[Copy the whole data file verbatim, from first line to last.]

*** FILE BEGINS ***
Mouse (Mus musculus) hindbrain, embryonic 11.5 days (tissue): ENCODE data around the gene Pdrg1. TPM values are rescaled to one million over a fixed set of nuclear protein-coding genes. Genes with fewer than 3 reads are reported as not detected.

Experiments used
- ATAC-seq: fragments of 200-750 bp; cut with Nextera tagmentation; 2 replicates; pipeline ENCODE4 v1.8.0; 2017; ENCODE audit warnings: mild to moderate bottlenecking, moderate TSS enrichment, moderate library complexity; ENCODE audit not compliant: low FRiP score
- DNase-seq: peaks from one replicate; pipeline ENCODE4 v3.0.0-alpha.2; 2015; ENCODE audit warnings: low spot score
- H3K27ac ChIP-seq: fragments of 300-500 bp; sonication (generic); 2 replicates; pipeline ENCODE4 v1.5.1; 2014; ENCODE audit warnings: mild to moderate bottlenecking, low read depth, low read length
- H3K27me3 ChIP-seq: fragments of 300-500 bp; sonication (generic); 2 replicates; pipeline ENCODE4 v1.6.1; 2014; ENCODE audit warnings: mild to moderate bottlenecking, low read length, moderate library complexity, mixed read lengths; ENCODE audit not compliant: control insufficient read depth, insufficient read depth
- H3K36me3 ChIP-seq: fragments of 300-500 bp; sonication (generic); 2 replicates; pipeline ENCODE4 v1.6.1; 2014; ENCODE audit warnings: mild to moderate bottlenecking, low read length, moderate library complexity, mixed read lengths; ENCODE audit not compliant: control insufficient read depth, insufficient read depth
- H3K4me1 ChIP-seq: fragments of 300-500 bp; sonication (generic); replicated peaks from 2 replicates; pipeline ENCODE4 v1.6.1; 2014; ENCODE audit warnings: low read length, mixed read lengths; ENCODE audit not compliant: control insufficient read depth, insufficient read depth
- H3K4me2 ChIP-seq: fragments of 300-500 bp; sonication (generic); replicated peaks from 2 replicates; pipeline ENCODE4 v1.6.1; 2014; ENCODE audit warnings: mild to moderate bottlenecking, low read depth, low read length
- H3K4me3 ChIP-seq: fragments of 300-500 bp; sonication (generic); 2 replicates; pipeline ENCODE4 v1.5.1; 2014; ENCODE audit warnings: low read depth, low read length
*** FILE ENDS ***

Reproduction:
Mouse (Mus musculus) hindbrain, embryonic 11.5 days (tissue): ENCODE data around the gene Pdrg1. TPM values are rescaled to one million over a fixed set of nuclear protein-coding genes. Genes with fewer than 3 reads are reported as not detected.

Experiments used
- ATAC-seq: fragments of 200-750 bp; cut with Nextera tagmentation; 2 replicates; pipeline ENCODE4 v1.8.0; 2017; ENCODE audit warnings: mild to moderate bottlenecking, moderate TSS enrichment, moderate library complexity; ENCODE audit not compliant: low FRiP score
- DNase-seq: peaks from one replicate; pipeline ENCODE4 v3.0.0-alpha.2; 2015; ENCODE audit warnings: low spot score
- H3K27ac ChIP-seq: fragments of 300-500 bp; sonication (generic); 2 replicates; pipeline ENCODE4 v1.5.1; 2014; ENCODE audit warnings: mild to moderate bottlenecking, low read depth, low read length
- H3K27me3 ChIP-seq: fragments of 300-500 bp; sonication (generic); 2 replicates; pipeline ENCODE4 v1.6.1; 2014; ENCODE audit warnings: mild to moderate bottlenecking, low read length, moderate library complexity, mixed read lengths; ENCODE audit not compliant: control insufficient read depth, insufficient read depth
- H3K36me3 ChIP-seq: fragments of 300-500 bp; sonication (generic); 2 replicates; pipeline ENCODE4 v1.6.1; 2014; ENCODE audit warnings: mild to moderate bottlenecking, low read length, moderate library complexity, mixed read lengths; ENCODE audit not compliant: control insufficient read depth, insufficient read depth
- H3K4me1 ChIP-seq: fragments of 300-500 bp; sonication (generic); replicated peaks from 2 replicates; pipeline ENCODE4 v1.6.1; 2014; ENCODE audit warnings: low read length, mixed read lengths; ENCODE audit not compliant: control insufficient read depth, insufficient read depth
- H3K4me2 ChIP-seq: fragments of 300-500 bp; sonication (generic); replicated peaks from 2 replicates; pipeline ENCODE4 v1.6.1; 2014; ENCODE audit warnings: mild to moderate bottlenecking, low read depth, low read length
- H3K4me3 ChIP-seq: fragments of 300-500 bp; sonication (generic); 2 replicates; pipeline ENCODE4 v1.5.1; 2014; ENCODE audit warnings: low read depth, low read length